Panels are for the same parameters as in Fig 2.
In the static case (ν = 0, panels A and B of Figs 2 and 3) the streamfunction, given in Eq (18) is constant in time, and plotted in Fig 1. As expected from Eq (15) and the discussion above, regions of high degree are not precisely associated with strong currents. Nevertheless, when damping rate is fast (b = 1, Fig 2A) the general spatial structure of the degree reflects the meandering shape of the flow. The similarity is stronger between flow and clustering plots (Fig 3A): patches of strong clustering follow the meander structure, with high clustering usually associated to zones of low degree, and viceversa.
The situation completely changes for b = 0.05 (Figs 2B and 3B). Here both degree and clustering become nearly homogeneous, with only some weak structure elongated on the horizontal x direction. The reason is that now many terms corresponding to different times contribute to the sum in Eq (15), averaging the resulting correlations that loose spatial structure.
If we turn on now the temporal dependence of the flow, ν = 0.7, little changes are seen. For the case b = 1 (Figs 2C and 3C) this is easy to interpret, since as discussed above only a few terms in the sum in Eq (15), the ones with (k − l)bΔt < 1, contribute. For them the flow stays essentially unchanged (the time scale for changes in the flow is 2π/ω ≈ 15.7 ≫ b−1 = 1). Thus the results should be nearly equivalent to the static case. In fact only small increases in degree in the central parts and decreases of degree at the maxima are seen in Fig 2C with respect to the static case Fig 2A. Despite the long-time transport properties are rather different in the static and time-dependent case (in particular Lagrangian transport is chaotic at ν = 0.7 ) a large damping b restricts the correlations to be influenced only by the short term dynamics, which is similar to the static case.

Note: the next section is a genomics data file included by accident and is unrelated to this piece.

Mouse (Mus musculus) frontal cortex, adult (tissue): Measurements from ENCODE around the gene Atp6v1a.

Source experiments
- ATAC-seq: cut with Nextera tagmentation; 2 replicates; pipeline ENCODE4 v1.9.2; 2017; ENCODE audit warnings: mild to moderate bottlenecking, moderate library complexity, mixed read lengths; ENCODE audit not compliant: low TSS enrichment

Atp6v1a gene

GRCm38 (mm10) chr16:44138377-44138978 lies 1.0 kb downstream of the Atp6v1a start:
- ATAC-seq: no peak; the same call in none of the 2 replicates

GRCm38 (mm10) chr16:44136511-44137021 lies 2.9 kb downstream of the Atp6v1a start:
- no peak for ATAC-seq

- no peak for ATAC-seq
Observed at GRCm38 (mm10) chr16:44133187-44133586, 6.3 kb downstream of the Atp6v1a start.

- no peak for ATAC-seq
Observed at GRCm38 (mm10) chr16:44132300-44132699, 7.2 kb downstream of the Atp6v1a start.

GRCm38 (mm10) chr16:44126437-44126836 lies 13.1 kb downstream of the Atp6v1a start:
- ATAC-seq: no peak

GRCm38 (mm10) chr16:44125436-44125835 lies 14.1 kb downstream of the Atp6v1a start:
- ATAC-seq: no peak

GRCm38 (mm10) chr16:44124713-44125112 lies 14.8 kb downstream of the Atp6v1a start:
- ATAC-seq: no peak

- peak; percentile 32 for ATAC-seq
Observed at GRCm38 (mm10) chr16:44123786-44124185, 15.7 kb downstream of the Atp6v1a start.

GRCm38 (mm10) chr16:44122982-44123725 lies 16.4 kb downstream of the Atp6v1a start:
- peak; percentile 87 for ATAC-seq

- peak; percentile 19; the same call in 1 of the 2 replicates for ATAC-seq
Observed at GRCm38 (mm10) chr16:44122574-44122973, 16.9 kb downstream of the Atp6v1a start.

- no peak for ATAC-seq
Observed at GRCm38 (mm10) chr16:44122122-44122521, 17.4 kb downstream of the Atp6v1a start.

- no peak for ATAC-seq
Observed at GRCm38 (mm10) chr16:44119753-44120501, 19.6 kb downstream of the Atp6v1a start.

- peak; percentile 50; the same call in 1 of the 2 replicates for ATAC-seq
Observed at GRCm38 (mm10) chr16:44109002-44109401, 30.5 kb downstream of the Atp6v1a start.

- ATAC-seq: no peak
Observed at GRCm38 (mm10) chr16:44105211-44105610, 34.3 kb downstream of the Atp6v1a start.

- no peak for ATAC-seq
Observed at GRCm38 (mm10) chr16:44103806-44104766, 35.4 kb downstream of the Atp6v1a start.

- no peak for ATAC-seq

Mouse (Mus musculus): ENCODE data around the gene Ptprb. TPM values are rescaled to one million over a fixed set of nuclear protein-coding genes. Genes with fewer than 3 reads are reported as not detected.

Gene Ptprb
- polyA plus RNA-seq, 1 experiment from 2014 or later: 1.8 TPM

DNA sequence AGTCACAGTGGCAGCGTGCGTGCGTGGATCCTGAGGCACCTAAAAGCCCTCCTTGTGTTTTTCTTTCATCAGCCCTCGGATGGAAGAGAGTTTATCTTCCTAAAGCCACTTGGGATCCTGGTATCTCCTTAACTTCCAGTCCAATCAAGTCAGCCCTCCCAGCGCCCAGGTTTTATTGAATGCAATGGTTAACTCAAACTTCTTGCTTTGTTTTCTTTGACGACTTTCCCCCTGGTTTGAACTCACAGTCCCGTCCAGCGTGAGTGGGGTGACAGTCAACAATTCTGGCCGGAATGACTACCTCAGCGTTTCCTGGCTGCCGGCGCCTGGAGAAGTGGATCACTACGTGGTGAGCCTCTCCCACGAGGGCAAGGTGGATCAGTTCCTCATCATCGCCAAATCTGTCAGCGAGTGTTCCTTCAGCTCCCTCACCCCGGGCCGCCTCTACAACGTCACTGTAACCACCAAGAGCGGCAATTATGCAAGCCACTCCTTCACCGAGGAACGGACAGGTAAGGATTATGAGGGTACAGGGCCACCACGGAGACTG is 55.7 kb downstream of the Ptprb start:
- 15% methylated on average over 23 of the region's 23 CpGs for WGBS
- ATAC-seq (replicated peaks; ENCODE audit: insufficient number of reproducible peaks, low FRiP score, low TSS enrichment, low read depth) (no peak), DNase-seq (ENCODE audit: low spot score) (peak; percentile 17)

Making the decay rate slower (b = 0.05, Figs 2D and 3D) in this dynamic case for ν = 0.7 has also the consequence of homogenizing the spatial structure, in a manner similar to that of the static case. The structure is here slightly more homogeneous than for ν = 0, because of the additional mixing associated to the chaotic dynamics.
Discussion and outlook